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Check out Judith Berk King’s Artwork

Today we’d like to introduce you to Judith Berk King.

Judith Berk, we’d love to hear your story and how you got to where you are today both personally and as an artist.
I sometimes feel that I’ve lived two lives; both wonderful, but oh-so-different! I’ve ended up as an artist and educator, but I certainly didn’t start out on that path.

Many artists know from the time they are children that they only want to do art. I loved art as much as the next kid, but it was ‘just for fun’. I was much more caught up in science and was obsessed with my microscope and looking at the stars through a telescope (made by my father). I went to university to study biology but ended up switching to sociology. Upon graduation, I realized that I needed to actually make a living and got a job that offered to train me as a financial analyst. For the next 30 years I worked in financial services as an analyst, manager and software designer. It was a great career and included living in New York (twice), Miami, Canada and London (twice), as well as travelling extensively for work.

These 30 years were not a total artistic wasteland. From time to time I would have the opportunity to enroll in a course or would experiment with media on my own. The love was there, but I didn’t look at myself as ‘talented’, so never contemplated anything further.

I was living and working in London when a tutor at Kensington & Chelsea College saw some sculptural work that I was doing in one of their short courses and invited me to join an intensive one-year program at the College. The opportunity to make a major life change had fallen on me from the sky, and I decided to take the risk. Upon completion of the course, I was accepted into an MFA program, which was absolutely transformative. By this time, I realized that techniques can be learned- it is what you choose to do with this knowledge that counts.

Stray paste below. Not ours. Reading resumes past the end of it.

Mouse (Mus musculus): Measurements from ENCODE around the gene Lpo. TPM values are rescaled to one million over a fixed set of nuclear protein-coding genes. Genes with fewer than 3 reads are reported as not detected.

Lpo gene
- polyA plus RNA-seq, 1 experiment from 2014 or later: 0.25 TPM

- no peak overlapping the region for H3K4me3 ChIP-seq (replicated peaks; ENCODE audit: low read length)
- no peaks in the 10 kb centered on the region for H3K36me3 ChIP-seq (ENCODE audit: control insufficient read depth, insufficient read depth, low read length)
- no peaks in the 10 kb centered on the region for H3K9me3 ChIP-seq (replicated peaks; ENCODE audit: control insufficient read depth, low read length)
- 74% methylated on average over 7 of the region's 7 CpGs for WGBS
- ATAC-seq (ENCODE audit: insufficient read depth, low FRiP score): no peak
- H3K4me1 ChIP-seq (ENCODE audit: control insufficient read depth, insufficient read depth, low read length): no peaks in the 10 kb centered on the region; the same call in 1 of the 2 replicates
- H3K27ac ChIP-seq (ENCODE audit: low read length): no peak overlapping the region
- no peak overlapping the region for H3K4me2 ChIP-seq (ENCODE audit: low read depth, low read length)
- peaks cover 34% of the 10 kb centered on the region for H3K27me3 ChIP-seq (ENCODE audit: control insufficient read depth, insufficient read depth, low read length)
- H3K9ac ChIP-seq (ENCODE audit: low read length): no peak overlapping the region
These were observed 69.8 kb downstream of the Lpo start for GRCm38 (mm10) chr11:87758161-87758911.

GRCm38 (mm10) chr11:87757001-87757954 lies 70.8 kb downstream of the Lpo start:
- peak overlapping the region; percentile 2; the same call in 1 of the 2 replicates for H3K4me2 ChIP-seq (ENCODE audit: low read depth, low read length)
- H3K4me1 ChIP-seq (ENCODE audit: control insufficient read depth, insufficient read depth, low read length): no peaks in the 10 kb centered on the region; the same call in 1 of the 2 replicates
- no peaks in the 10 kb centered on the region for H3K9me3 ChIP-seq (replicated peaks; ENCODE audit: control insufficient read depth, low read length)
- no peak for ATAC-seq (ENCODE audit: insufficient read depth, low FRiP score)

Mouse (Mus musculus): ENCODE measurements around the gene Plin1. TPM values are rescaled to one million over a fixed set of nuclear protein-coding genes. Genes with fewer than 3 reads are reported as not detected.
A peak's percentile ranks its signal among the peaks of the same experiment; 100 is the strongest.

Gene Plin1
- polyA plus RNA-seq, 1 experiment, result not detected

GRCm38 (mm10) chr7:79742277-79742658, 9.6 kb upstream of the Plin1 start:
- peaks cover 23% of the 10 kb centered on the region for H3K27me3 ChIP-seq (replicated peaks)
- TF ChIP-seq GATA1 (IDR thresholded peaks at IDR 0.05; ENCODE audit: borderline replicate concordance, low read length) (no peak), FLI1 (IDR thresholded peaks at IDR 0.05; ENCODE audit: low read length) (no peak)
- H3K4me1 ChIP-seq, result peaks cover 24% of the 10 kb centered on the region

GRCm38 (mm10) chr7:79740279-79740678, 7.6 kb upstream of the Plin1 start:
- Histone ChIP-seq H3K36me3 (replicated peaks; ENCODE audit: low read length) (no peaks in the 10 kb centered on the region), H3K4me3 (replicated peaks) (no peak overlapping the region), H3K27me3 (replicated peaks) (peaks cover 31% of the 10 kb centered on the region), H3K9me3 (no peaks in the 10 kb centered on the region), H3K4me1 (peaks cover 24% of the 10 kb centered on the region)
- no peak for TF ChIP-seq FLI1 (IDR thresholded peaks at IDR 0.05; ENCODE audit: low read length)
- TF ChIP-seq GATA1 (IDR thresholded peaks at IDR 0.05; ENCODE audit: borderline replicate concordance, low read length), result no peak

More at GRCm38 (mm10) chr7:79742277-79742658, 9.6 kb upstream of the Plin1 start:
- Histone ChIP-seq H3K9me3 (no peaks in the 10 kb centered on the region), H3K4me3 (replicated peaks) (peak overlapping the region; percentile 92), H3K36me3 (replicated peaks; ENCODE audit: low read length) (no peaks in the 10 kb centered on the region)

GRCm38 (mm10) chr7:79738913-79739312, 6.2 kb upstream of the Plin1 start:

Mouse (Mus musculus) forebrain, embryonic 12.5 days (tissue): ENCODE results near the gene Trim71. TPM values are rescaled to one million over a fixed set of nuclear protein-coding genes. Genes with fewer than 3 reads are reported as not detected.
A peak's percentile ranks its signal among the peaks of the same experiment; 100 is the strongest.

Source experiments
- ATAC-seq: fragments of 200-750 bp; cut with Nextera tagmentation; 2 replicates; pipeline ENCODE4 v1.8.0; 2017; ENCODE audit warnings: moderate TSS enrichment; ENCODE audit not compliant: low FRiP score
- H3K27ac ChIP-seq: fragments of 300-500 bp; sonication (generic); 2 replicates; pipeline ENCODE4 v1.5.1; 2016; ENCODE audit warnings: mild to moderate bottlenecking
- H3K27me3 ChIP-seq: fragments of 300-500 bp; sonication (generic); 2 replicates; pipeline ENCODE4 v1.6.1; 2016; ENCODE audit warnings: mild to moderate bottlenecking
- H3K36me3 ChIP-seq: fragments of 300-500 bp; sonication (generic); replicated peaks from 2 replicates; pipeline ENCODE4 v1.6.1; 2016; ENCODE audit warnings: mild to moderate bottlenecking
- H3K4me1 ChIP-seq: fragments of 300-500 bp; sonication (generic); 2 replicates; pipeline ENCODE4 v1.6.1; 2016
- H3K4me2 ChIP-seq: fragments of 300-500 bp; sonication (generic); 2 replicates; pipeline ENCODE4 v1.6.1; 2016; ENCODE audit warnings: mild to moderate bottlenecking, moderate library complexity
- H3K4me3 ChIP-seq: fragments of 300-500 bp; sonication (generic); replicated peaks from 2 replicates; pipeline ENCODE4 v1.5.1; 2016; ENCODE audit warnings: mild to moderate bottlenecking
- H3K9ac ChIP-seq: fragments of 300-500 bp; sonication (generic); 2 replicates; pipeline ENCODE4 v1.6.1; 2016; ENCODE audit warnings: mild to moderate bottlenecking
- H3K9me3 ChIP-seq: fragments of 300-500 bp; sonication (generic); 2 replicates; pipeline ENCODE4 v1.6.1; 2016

My original objective in enrolling in an MFA program was to better myself as an artist, however, I soon realized that I loved the students and the stimulation of a learning environment. The natural next step was to begin two new careers; professional artist and university faculty. Studying, collecting and drawing fossils has recently become a bit of a passion, and I think of some of my artwork as ‘future fossils’. My husband paled when I kidded him that a paleontology degree is next on my agenda!

We’d love to hear more about your art. What do you do you do and why and what do you hope others will take away from your work?
I’ve very much come full circle in some ways. My interest in science never waned. Scientific specimens presented by museums in their glass cases and the artistic renderings of previous eras have always fascinated me. As an artist, I focus on the creation and display of curious zoological and botanical structures. The style of the work may be contemporary or recall the work of scientific illustrators of the past, transcending time.